I would say Kodak's and Fuji's official chemistry is as bullet-proof as it can get, and if they don't get you there then you should review your drying conditions.

  4. #4
    sandermarijn's Avatar
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    Thanks guys (and/or girls), I had of course been googling the issue and heard more people less than happy with their particular stabilizer. I'm not yet sure that I want to continue with colour negs but if i do i will just get one of those Fuji Hunt kits- those are popular and therefore must be good I guess.

    The tip about the fotoflo+water final rinse is also an option, even if it takes two year off PE's life. To PE: I encountered many of your posts about this and other issues. It's great having you around, you really know your stuff.

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    hrst's Avatar
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    If you can get some formalin, you can mix your own "old-style" stabilizer with the photoflo if you want, and it should be good for both dye stability and biological growth issues, just as the real products.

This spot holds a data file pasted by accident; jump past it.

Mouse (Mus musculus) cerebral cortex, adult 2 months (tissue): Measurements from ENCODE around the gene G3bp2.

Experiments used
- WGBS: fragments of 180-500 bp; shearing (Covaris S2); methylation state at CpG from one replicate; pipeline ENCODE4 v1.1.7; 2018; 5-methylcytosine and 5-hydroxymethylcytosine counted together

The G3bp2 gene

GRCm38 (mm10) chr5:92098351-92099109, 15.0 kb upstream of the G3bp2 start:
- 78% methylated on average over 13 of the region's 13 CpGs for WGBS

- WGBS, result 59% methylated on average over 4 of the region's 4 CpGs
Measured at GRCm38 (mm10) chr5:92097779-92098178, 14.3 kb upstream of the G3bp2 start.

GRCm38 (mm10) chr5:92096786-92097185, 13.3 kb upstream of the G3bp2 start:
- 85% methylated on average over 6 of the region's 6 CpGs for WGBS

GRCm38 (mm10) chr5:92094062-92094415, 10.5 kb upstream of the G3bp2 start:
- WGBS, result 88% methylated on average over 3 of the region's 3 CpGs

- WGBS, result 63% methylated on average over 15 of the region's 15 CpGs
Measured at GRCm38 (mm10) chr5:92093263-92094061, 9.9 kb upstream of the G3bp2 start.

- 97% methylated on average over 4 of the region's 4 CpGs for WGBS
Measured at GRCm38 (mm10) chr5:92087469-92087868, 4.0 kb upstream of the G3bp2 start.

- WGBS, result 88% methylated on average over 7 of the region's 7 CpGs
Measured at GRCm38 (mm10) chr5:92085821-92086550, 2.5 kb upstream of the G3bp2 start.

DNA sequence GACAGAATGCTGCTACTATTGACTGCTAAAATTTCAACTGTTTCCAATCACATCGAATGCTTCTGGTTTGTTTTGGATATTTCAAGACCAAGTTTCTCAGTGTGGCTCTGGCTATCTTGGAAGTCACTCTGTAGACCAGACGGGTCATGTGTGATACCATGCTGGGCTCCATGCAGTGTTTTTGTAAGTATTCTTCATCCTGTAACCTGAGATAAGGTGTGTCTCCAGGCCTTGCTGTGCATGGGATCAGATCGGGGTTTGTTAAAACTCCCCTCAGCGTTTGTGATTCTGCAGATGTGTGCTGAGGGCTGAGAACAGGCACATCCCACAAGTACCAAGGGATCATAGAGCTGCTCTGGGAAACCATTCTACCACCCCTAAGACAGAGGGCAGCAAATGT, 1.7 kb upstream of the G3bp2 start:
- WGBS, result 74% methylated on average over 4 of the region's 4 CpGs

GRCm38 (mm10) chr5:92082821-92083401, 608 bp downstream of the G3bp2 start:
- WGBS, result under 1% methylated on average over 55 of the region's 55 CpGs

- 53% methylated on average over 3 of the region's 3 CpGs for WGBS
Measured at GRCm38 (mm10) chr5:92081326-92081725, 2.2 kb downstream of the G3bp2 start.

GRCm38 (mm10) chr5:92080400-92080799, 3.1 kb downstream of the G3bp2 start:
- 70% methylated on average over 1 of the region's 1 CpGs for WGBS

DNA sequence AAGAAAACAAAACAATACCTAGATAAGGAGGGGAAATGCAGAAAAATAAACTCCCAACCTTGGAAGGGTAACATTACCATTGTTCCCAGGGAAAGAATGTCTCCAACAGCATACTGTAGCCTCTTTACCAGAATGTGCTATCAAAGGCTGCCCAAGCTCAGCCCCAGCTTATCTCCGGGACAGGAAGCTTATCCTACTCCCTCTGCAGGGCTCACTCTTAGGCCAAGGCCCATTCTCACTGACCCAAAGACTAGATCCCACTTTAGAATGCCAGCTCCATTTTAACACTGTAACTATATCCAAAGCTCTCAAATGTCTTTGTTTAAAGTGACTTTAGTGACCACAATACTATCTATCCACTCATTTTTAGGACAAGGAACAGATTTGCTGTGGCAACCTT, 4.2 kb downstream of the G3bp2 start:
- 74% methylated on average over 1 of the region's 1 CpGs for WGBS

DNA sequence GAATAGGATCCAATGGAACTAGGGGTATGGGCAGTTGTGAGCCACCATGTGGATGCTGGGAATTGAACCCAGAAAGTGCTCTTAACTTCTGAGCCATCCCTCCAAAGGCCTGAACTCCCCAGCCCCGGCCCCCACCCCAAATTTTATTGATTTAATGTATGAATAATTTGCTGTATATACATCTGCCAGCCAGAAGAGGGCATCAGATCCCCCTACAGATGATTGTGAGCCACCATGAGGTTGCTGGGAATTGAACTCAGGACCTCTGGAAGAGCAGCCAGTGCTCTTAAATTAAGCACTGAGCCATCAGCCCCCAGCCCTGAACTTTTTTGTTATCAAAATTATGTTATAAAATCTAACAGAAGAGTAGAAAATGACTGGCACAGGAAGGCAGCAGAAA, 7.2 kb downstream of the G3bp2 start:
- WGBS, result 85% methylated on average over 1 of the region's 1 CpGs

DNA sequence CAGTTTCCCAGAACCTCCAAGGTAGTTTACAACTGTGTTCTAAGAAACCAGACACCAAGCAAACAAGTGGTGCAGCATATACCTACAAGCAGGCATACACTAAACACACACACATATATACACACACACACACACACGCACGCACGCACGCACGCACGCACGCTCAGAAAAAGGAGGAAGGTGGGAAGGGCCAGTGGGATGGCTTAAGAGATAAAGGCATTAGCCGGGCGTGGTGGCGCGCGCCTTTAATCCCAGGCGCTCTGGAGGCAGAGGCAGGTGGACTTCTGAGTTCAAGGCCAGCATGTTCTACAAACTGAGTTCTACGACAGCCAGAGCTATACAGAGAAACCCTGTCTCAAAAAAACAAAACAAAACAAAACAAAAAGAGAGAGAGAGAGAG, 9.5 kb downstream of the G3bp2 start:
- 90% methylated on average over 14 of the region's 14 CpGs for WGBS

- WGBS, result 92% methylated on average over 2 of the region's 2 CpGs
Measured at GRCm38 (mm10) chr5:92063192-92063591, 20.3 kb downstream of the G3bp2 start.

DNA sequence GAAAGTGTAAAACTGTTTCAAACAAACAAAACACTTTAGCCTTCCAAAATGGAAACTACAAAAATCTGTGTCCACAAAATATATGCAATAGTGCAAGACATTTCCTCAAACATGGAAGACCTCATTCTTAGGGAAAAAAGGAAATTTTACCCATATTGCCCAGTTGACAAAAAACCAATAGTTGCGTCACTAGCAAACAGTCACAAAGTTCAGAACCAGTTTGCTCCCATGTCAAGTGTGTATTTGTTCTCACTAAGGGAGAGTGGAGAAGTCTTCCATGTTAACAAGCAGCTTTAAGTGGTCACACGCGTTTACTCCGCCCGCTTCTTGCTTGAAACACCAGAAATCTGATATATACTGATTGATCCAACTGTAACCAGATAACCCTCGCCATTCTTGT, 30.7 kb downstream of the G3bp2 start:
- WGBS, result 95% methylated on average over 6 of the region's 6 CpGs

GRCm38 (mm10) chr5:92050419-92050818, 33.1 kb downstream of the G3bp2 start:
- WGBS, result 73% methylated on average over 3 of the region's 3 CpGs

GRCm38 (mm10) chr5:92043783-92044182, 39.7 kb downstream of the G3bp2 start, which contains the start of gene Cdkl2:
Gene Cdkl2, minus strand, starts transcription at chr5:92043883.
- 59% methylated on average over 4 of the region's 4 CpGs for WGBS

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    sandermarijn's Avatar
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    Quote Originally Posted by anikin View Post
    * add just a bit of fotoflo to the stab.
    Judging from the bubbles there is a lot of fotoflo in the stab already. Fotoflo is just the same as the wetting agents used for b&w no?

    Quote Originally Posted by anikin View Post